7. The self-excluded criticism
What about those nations that haven't signed up to the UN document? Surely they've excluded themselves from any sort of process of ethical dialogue.
To counter: perhaps more of an effort should be made to bring them to an understanding of the need to sign up.
8. The false distinction criticism
Your whole position is based on the false distinction between 'morals' and 'ethics'. You cannot be morally against the BNP and at the same time allow them the right to be heard.
In counter to this: please come up with a better, more rational, distinction...
Monday, June 15, 2009
So why did we defend the BNP's right to be heard? Consider the difference between morals and ethics.
Morals are the ideas that you value in life like 'honesty', 'truth' and 'freedom'. Your moral sense is something rooted in your emotional life: the way in which you are brought up, the cultural and religious influences throughout your life which shape how you think and feel about things. Your moral sensitivity depends on the richness of your emotional lives, not only your capacity to acknowledge and express your feelings, but also to understand the feelings of others; in short, your capacity for sympathy and empathy.
Your morals are deeply affected by proximity - the distance and nearness of your relationships - and this defines your sense of moral limits: you're more likely to involve yourselves in someone's problems if you're close to them, whereas you may step back when confronted by a stranger's problems. The classic moral dilemma is: what would you do if you saw person X being attacked in the street? Consider the similarities and differences of your answer when you replace 'person X' by a) your best friend and b) Anonymous Stranger.
With all this in mind, your morals drive you to an emotive response to moral problems. You express your personal, subjective, often biased, opinions which are usually shaped by your parents' views and those emerging from your particular cultural background. So when I said the words 'asylum seekers' in a class today, there were howls from students and someone cried out: 'My mum said that they take all the good jobs so there's nothing left for us - I think they should all be made to give them up...' Much too often, your moral sense reflects passively received beliefs; ideas that you have not thought through and regurgitate with a good layer of emotion but without much effort.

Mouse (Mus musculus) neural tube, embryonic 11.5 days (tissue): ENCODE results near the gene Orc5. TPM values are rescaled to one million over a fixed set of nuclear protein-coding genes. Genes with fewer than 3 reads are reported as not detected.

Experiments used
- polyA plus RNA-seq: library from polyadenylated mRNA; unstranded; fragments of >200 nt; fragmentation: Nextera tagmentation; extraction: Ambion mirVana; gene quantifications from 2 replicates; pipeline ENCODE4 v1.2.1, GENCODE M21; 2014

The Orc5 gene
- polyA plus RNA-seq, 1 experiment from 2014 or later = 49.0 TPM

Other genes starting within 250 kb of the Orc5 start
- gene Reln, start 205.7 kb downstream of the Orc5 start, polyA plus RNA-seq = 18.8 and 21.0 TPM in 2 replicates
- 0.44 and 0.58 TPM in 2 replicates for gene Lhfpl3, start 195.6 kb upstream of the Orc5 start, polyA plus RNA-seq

Having said this, the emotions attached to your moral sense have an important role to play - another TOK Team teacher has called it 'the residual survival value' of emotion - remember? Emotion allows us to by-pass the reasoning stage in the decision-making process in critical moments. When a hungry lion appears in front of you, you don't have time to stop and think and reason: should I really climb up the tree or should I wait to see if I look tasty? We just scarper up that trunk and get safe. Emotion often involves the element of self-preservation and this also shapes our moral limits, so in a moral situation, like what to do about asylum seekers, our need to protect ourselves (our livelihoods) takes over and drives us to push asylum seekers out. Compare: when the referee makes an offside decision against your team, you scream a number of choice expletives at him in anger, because the decision could cost your team a win and losing is as bad as dying a death: this emotive barracking of the ref represents your way both of defending your team's very existence and of delivering your moral judgment.
So - morals = personal = emotive = subjective opinion.
Ethics are a code of principles created to guide us how to behave in the right way, such as the UN Declaration of Human Rights, the Olympic Code of Ethics and the World Anti-Doping Code. These days, it seems that every field of work has its own related ethical code of practice. These codes are usually embodied in a framework agreed upon by human beings in a moment of - it is hoped - lucid, rational detachment. There is no emotion involved, but emotion might have driven these people to the discussion table so as to work out what really matters when it comes to social behaviour. The question that is at the heart of this process of debate and discussion is: can we all agree what counts as an ethical principle that everyone could refer to in situations of moral crisis? Of course, the criteria required to decide what makes a good ethical principle is fraught with difficulty in itself and many great minds have faltered over the problem.
We may end up disagreeing frantically about the nature of Human Rights, for example, and whether those who abuse human rights should have access to them in the first place. Here's a classic argument:
P1: The BNP do not allow ethnic minorities to join their party.
P2: (Usually the hidden premise) Democracy entails that all people of eligible age and status can belong to a political party of their own choice.
Conclusion 1: Therefore, the BNP are not truly democratic.
Conclusion 2: Therefore, the BNP have no right to be heard.